Retroflection In Gestalt

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The Gestalt resistance between the stages of mobilization and action in the needs satisfaction cycle is retroflection. This occurs when a person turns his stored up, mobilized energy back upon himself instead of out into the environment. Like all of the resistances, retroflection often serves an important protective function for a person and is even necessary for survival. Let’s say you’ve been waiting five minutes to cross a busy street and the walk signal finally turns on. As you start walking you see a car streaking across the intersection out of the corner of your eye. You will quickly put a halt to the action of walking and turn that energy back upon yourself as you abruptly stop to avoid getting hit.

Sometimes unhealthy power relationships exist where the weaker party knows that an aggressive action would be met with more violence or other psychologically dangerous consequences. So instead of summoning up the energy to physically leave the relationship, fight back, or get help, a person engages in self-destructive acts. These might include self-harm like cutting or hitting one’s head against a wall over and over. Retroflection might manifest itself in less obvious ways like getting sick all the time, constantly hurting oneself in accidents, or doing poorly in school or at work.

Think about a time when you were really mad to the point of almost losing control. You may have hit your hands hard against your steering wheel when a car cut you off, or kicked some object, or punched a pillow or wall. All of these actions end up turning against your own body because it’s a way to deflect the negative outcome that would ensue from directing this action towards the person it is actually meant for.

Retroflection is not only constrained to violent actions obviously, but to all actions that involve connection with others in your environment. One of the reasons we avoid action is because of the threat of nothingness. Once you have reached the stage of action there is no going back. The arrow has left the bow, and for better or worse that action will have consequences. Many people feel psychologically safer to stay in the phase of mobilization because they do not have to risk the possibility of things not turning out the way they hope. They speak about the projects they will undertake, the trips and vacations they will go on, the new job they want, or their desire to change careers or go back to school. But none of these goals ever come to fruition. They might be highly mobilized but are unconsciously blocked from the necessary phase of action because of the existential anxiety that accompanies nothingness.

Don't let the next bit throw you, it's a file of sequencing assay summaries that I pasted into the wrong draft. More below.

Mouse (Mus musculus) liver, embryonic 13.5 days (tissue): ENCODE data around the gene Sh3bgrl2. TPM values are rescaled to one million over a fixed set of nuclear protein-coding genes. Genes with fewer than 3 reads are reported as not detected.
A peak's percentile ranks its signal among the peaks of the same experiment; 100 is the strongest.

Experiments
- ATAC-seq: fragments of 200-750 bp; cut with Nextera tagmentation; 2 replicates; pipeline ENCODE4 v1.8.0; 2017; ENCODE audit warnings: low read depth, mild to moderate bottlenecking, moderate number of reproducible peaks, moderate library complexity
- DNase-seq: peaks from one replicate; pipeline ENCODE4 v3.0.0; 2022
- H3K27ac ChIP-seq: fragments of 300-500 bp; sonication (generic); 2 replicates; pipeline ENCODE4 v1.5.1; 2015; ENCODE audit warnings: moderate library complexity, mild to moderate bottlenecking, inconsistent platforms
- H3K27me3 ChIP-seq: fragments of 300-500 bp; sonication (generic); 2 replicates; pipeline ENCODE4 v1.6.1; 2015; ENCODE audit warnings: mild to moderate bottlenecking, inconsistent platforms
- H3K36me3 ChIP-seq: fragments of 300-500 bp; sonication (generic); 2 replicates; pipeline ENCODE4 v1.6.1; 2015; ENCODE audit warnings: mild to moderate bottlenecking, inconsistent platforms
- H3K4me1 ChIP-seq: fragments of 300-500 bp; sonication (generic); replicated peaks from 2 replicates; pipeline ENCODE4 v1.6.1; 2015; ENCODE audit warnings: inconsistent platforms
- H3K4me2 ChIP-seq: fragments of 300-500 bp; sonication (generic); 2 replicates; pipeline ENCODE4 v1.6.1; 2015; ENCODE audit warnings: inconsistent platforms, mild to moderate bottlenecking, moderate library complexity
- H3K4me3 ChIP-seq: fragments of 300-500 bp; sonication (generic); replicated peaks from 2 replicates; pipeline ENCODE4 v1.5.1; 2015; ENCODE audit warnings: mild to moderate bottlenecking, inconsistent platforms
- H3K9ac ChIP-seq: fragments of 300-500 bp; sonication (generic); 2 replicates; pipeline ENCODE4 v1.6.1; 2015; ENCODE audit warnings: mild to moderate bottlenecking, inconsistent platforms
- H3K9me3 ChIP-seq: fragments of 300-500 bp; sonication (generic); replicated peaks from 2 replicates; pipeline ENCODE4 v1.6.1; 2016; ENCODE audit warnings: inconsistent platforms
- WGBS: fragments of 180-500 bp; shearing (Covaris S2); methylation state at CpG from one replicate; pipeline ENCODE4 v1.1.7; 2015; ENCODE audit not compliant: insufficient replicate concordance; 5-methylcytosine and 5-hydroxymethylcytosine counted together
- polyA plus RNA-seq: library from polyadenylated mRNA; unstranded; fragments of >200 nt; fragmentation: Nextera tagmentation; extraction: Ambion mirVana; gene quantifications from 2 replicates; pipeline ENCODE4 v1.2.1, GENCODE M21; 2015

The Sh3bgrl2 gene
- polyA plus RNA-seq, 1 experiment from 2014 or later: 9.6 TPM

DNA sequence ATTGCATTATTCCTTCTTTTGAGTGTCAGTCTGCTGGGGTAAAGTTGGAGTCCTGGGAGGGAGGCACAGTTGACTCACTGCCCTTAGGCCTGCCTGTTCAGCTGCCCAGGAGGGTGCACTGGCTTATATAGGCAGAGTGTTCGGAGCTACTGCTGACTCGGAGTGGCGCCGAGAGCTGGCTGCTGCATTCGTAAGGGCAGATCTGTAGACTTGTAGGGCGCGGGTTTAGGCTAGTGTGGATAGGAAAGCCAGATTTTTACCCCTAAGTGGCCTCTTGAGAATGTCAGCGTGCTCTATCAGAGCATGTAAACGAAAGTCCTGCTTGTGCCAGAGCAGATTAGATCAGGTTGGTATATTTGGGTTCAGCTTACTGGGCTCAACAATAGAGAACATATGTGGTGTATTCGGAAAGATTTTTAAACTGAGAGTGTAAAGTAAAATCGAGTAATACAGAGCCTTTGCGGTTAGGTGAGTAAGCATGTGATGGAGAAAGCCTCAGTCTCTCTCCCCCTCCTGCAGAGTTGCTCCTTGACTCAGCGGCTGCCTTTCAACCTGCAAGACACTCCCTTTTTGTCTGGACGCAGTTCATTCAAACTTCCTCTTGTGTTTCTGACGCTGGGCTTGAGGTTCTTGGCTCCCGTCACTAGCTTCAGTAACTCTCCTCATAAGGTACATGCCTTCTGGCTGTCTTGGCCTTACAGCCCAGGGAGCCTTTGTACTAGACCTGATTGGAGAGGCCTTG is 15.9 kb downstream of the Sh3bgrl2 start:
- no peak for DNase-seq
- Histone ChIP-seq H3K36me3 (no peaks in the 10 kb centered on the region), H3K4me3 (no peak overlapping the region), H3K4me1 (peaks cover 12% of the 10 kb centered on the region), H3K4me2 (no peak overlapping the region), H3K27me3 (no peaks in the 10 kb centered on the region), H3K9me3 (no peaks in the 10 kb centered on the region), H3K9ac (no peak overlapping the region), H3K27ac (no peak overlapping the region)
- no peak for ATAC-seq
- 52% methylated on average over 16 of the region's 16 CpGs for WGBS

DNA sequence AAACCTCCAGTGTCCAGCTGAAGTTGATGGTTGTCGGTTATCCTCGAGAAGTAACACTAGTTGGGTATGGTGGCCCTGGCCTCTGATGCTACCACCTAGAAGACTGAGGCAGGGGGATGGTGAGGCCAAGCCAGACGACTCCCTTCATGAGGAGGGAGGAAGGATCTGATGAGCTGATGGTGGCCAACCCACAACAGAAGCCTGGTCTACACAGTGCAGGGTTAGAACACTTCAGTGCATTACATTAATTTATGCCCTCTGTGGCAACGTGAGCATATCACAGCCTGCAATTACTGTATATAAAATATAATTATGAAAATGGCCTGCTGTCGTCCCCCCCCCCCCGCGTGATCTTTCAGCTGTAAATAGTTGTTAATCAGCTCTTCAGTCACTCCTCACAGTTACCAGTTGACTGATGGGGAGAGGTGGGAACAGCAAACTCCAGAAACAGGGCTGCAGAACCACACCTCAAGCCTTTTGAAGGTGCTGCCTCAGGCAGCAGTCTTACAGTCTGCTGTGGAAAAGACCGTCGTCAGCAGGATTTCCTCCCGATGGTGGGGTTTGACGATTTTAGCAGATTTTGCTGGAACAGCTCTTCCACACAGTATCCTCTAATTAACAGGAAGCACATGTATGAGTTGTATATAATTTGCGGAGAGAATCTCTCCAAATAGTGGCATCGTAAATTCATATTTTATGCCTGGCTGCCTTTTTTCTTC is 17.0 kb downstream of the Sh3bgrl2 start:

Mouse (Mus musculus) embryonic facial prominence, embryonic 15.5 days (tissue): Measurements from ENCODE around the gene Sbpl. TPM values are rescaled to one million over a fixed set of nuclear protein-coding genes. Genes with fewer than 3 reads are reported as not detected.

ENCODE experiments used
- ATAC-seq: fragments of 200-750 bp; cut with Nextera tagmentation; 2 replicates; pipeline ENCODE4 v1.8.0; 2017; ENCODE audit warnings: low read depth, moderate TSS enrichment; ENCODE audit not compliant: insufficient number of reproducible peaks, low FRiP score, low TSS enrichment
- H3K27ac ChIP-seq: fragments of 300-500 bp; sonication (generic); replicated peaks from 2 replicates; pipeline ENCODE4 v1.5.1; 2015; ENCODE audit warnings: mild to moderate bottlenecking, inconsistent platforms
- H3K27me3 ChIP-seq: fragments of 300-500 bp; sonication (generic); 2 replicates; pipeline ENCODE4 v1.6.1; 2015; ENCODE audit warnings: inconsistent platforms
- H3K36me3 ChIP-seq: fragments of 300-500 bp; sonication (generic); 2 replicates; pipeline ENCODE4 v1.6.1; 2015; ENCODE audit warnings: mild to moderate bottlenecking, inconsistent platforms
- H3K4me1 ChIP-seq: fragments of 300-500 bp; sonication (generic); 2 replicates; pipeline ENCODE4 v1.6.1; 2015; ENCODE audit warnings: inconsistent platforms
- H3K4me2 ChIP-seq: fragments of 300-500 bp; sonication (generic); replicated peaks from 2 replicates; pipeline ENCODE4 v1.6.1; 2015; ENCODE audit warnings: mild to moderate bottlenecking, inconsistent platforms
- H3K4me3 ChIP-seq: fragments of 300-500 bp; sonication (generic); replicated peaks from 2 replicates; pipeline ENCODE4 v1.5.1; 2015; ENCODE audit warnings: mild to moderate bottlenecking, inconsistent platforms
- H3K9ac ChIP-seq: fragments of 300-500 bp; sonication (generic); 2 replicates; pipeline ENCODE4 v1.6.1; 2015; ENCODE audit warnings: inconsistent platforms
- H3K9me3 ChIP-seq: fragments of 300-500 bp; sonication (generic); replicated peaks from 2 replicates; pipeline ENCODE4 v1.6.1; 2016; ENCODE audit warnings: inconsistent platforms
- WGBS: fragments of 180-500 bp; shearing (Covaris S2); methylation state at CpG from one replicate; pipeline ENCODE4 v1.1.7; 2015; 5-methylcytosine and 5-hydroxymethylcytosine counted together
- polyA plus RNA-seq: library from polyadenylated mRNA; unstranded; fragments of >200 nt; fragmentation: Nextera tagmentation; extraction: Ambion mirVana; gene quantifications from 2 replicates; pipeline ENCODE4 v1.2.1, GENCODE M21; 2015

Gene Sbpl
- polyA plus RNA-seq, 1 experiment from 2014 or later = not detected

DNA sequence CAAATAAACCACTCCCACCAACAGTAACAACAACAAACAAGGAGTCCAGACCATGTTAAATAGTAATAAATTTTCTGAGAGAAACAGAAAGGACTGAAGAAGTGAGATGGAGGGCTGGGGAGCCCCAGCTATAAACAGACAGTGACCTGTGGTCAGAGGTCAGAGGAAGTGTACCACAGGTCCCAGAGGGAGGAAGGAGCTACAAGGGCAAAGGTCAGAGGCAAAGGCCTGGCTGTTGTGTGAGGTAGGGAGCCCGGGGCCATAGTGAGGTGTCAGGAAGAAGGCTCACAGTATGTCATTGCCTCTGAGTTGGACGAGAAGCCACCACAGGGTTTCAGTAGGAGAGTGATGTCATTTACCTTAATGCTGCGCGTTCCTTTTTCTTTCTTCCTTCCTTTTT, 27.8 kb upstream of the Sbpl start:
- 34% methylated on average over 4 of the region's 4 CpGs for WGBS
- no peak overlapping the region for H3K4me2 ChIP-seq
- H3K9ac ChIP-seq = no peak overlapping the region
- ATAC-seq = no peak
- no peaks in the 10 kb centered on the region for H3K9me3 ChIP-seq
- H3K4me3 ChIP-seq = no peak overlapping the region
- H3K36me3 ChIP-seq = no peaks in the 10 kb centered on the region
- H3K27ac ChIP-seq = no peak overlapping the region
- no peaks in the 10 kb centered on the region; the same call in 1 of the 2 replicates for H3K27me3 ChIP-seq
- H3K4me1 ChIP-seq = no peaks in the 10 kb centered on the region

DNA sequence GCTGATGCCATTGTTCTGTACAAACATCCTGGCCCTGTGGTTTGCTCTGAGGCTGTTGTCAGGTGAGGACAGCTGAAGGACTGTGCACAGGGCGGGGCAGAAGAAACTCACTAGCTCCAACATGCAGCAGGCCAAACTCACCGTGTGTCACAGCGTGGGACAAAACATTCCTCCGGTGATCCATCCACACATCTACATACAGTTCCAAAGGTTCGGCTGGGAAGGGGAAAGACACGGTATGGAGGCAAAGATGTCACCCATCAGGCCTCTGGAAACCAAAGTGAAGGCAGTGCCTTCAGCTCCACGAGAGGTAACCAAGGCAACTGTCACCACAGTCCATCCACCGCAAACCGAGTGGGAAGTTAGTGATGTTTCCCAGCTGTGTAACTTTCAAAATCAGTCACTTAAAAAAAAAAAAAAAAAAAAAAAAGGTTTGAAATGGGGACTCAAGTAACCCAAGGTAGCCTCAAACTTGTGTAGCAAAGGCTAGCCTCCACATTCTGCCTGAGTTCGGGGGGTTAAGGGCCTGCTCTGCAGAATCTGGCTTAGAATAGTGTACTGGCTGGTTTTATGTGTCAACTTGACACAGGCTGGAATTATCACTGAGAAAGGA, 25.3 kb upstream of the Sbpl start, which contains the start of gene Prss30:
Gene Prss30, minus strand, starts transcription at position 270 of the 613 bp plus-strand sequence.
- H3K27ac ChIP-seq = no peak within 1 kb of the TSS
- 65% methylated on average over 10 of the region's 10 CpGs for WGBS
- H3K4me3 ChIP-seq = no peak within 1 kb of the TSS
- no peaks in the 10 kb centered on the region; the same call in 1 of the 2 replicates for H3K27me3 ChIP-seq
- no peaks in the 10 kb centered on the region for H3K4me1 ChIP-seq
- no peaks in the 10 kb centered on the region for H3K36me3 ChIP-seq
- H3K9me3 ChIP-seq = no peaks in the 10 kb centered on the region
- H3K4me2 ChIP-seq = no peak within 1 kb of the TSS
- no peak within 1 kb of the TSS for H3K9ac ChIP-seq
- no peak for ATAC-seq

Many psychologists from varying schools of thought have conceptualized depression as aggression turned inwards, and in the context of retroflection this definition makes a lot of sense. When you think about it depression is a state of having given up. It is a lack of hope both for the present and the future. Think about the accumulation of plans, dreams, and hopes that never find fruition. The body and psyche take the brunt of this energy instead of using it for the desired outlets. At some point a person is going to say enough is enough, and a state of depression sets in.

The person who spends most of his life stuck at this resistance is usually highly concerned with self-control. He has never learned how to let go or cut loose. He might fear his own emotions and exaggerate in his mind what the consequences will be of feeling something deeply like love, rage, or intense sadness. Many psychologists who work with depression have postulated that the state of depression is not sadness, but actually the absence of any feeling. It’s a gray abyss. The combination of reining in all emotions for an extended period of time and turning all of one’s energy inward until the body is beaten down is a powder keg for leading to a depressed state.

Most of us find enough ways to discharge our accumulated energy in projects, relationships, and life to avoid the state of depression most of the time but we can all benefit from confronting the areas in our lives where we are choosing not to act even though we want to and figure out why. Many avenues for growth and a more fulfilling life open up when we can summon the courage to let go, feel our emotions freely, and take a risk by interacting with our environment and the people in it.